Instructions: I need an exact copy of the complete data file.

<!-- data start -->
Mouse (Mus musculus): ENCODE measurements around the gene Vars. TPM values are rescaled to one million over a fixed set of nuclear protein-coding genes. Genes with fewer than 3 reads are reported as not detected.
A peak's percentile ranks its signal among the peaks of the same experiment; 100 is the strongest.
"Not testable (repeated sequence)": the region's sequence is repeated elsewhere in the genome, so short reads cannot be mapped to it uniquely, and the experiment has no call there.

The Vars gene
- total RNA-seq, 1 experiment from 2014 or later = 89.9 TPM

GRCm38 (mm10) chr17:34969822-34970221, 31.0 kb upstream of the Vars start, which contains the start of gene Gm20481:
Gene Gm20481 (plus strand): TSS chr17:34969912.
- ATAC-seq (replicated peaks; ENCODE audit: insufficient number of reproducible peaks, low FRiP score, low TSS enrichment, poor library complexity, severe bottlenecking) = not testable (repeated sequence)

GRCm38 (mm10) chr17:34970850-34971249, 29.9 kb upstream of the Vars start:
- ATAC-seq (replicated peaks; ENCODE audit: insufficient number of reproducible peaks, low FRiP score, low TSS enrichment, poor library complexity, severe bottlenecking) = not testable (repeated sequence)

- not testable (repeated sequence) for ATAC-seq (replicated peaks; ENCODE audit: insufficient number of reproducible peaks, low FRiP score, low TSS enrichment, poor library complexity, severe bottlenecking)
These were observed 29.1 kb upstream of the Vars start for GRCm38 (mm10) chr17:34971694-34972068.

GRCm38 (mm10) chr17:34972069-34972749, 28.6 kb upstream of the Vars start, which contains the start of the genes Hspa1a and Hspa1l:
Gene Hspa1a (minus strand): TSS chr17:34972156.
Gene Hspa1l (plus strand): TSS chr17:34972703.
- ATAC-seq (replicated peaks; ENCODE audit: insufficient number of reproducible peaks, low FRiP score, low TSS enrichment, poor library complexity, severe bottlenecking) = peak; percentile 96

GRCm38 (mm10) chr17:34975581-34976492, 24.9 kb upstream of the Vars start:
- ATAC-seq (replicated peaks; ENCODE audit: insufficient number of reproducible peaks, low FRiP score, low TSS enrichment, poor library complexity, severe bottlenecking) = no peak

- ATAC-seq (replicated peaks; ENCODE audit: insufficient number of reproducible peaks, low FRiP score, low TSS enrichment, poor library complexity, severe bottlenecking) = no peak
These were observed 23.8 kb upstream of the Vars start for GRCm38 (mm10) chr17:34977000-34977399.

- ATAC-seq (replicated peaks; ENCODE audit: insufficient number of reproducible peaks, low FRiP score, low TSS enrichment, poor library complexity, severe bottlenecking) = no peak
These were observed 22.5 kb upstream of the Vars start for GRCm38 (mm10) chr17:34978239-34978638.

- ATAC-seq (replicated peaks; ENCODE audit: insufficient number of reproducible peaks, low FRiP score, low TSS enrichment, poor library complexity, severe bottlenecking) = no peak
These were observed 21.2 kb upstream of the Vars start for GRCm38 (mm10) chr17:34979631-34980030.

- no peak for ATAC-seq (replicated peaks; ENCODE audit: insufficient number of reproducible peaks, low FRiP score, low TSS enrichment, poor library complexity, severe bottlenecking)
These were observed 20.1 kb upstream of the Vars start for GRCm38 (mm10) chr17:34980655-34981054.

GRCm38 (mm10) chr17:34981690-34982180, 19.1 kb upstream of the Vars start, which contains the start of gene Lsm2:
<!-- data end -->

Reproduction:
Mouse (Mus musculus): ENCODE measurements around the gene Vars. TPM values are rescaled to one million over a fixed set of nuclear protein-coding genes. Genes with fewer than 3 reads are reported as not detected.
A peak's percentile ranks its signal among the peaks of the same experiment; 100 is the strongest.
"Not testable (repeated sequence)": the region's sequence is repeated elsewhere in the genome, so short reads cannot be mapped to it uniquely, and the experiment has no call there.

The Vars gene
- total RNA-seq, 1 experiment from 2014 or later = 89.9 TPM

GRCm38 (mm10) chr17:34969822-34970221, 31.0 kb upstream of the Vars start, which contains the start of gene Gm20481:
Gene Gm20481 (plus strand): TSS chr17:34969912.
- ATAC-seq (replicated peaks; ENCODE audit: insufficient number of reproducible peaks, low FRiP score, low TSS enrichment, poor library complexity, severe bottlenecking) = not testable (repeated sequence)

GRCm38 (mm10) chr17:34970850-34971249, 29.9 kb upstream of the Vars start:
- ATAC-seq (replicated peaks; ENCODE audit: insufficient number of reproducible peaks, low FRiP score, low TSS enrichment, poor library complexity, severe bottlenecking) = not testable (repeated sequence)

- not testable (repeated sequence) for ATAC-seq (replicated peaks; ENCODE audit: insufficient number of reproducible peaks, low FRiP score, low TSS enrichment, poor library complexity, severe bottlenecking)
These were observed 29.1 kb upstream of the Vars start for GRCm38 (mm10) chr17:34971694-34972068.

GRCm38 (mm10) chr17:34972069-34972749, 28.6 kb upstream of the Vars start, which contains the start of the genes Hspa1a and Hspa1l:
Gene Hspa1a (minus strand): TSS chr17:34972156.
Gene Hspa1l (plus strand): TSS chr17:34972703.
- ATAC-seq (replicated peaks; ENCODE audit: insufficient number of reproducible peaks, low FRiP score, low TSS enrichment, poor library complexity, severe bottlenecking) = peak; percentile 96

GRCm38 (mm10) chr17:34975581-34976492, 24.9 kb upstream of the Vars start:
- ATAC-seq (replicated peaks; ENCODE audit: insufficient number of reproducible peaks, low FRiP score, low TSS enrichment, poor library complexity, severe bottlenecking) = no peak

- ATAC-seq (replicated peaks; ENCODE audit: insufficient number of reproducible peaks, low FRiP score, low TSS enrichment, poor library complexity, severe bottlenecking) = no peak
These were observed 23.8 kb upstream of the Vars start for GRCm38 (mm10) chr17:34977000-34977399.

- ATAC-seq (replicated peaks; ENCODE audit: insufficient number of reproducible peaks, low FRiP score, low TSS enrichment, poor library complexity, severe bottlenecking) = no peak
These were observed 22.5 kb upstream of the Vars start for GRCm38 (mm10) chr17:34978239-34978638.

- ATAC-seq (replicated peaks; ENCODE audit: insufficient number of reproducible peaks, low FRiP score, low TSS enrichment, poor library complexity, severe bottlenecking) = no peak
These were observed 21.2 kb upstream of the Vars start for GRCm38 (mm10) chr17:34979631-34980030.

- no peak for ATAC-seq (replicated peaks; ENCODE audit: insufficient number of reproducible peaks, low FRiP score, low TSS enrichment, poor library complexity, severe bottlenecking)
These were observed 20.1 kb upstream of the Vars start for GRCm38 (mm10) chr17:34980655-34981054.

GRCm38 (mm10) chr17:34981690-34982180, 19.1 kb upstream of the Vars start, which contains the start of gene Lsm2: